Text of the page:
Outdoor News and Notes
Mountaineer Kim Schmitz Killed in Car Accident
On September 19 legendary Yosemite climber and mountaineer Kim Schmitz died in a single car accident while returning to his home in Jackson Hole from a river trip in Idaho. He was seventy years old and still guiding clients and sharing his love for the mountains on a regular basis.
Schmitz first came to Yosemite in 1965 and quickly became one of the leading climbers along with Valley legends like Royal Robbins and Yvon Chouinard. In 1967 he climbed El Capitan in the very fast time of two and a half days, a remarkable achievement for the late 1960s.
After perfecting his big wall techniques in the Valley, Schmitz brought his skills to the Himalaya. In 1977, he made the first ascent of Great Trango Tower in Pakistan’s Karakoram range, describing it as endless Yosemite-style climbing in an alpine environment. Its unmatched wall of 4,300 feet of pure alpine granite has earned it the title of “the biggest big wall.”
By the age of 54, Schmitz had had nearly 40 surgeries due to his accidents in the Himalaya and a serious fall while guiding clients. In 2015, he was awarded the Miriam Underhill Award from the American Alpine Club for his lifetime contributions to climbing. One of the most respected American climbers of his generation, Kim Schmitz is gone but not forgotten.
Bell Seeks Joy Ride Program Ambassadors
The Bell Joy Ride Program is designed to inspire and enable female mountain bikers with regular, structured, fun and social rides that appeal to all levels of riders. This is a space where female riders can enjoy both challenge and camaraderie in a non-race oriented environment. After a hugely successful initial launch, Bell will be identifying five new ambassadors for 2017 to help achieve Bell’s mission to get more women riding on the dirt more often. You don’t have to be an awesome mountain biker — you just have to be passionate about women’s mountain biking. Applications will be accepted through November 15, 2016. Ambassadors will be announced in January.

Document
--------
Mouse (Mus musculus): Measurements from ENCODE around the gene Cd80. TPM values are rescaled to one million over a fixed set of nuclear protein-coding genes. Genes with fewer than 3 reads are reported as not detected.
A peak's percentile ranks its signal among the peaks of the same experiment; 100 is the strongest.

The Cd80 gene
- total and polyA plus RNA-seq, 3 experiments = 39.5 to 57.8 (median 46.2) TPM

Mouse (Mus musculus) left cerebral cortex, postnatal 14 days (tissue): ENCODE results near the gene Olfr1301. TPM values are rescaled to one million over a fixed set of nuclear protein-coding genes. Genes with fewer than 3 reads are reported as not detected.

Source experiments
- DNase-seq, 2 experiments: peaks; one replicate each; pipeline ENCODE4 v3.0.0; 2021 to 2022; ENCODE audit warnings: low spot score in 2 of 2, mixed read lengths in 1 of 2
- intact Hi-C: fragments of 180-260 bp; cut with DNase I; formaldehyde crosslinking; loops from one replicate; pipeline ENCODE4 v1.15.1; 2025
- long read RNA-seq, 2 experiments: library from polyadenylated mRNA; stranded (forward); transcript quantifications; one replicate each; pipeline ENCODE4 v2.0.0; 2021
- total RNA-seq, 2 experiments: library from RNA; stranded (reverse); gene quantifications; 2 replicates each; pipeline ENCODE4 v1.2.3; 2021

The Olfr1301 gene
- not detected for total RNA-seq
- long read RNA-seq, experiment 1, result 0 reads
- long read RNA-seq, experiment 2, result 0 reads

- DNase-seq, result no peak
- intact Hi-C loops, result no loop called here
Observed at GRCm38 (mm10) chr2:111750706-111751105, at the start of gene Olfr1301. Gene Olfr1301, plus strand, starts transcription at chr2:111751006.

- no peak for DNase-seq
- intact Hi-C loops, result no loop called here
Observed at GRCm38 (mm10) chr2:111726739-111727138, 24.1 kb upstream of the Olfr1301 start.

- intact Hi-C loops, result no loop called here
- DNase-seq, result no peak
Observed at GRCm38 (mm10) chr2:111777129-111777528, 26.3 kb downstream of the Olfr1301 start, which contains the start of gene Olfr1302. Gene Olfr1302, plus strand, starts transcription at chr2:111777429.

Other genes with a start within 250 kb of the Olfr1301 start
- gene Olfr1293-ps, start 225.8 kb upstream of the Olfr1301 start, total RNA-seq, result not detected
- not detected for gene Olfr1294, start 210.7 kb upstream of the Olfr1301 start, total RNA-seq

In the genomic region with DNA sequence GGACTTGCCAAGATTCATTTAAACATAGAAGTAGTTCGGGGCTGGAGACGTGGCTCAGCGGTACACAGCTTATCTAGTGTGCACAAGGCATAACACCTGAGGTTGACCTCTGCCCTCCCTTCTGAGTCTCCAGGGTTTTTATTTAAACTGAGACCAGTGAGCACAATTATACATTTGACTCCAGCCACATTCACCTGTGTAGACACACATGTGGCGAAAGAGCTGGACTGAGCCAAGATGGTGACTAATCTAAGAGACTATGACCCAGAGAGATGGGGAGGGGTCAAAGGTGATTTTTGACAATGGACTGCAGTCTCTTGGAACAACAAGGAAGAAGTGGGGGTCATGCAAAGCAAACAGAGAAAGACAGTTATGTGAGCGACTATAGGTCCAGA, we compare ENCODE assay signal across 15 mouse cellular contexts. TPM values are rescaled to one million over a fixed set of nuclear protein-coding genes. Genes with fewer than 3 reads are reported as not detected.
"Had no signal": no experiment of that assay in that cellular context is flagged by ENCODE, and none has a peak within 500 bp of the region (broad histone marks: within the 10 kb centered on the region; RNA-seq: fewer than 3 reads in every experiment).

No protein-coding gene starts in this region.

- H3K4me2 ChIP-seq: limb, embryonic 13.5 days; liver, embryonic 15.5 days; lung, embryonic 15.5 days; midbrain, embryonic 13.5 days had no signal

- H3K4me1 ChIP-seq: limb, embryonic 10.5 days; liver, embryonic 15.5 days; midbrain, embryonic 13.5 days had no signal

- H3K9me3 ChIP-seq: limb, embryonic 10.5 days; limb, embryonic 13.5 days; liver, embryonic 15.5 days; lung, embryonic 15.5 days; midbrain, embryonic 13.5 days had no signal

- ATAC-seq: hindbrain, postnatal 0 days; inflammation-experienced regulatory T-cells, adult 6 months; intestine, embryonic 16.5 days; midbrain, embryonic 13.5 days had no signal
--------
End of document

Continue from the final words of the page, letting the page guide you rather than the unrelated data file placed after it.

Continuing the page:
Learn more at bellhelmets.com.
Alpine World Cup Ski Racing Returns to Squaw Valley
On March 9-12, 2017, Alpine World Cup ski racing will return to Squaw Valley for the first time in nearly 50 years, sited on the legendary Red Dog run that hosted the 1969 World Cup and 1960 Olympics. The Audi FIS Ski World Cup at Squaw Valley marks the return of World Cup ski racing to California for the first time in 19 years, and adds to a total of 16 World Cup events scheduled to take place in the US for the 2016-17 race season, the second highest ever. Olympic champions like Mikaela Shiffrin and Squaw Valley’s own Julia Mancuso will compete in women’s slalom and giant slalom events. The schedule features concerts, fireworks and parties.
Learn more at WorldCupSquaw.com.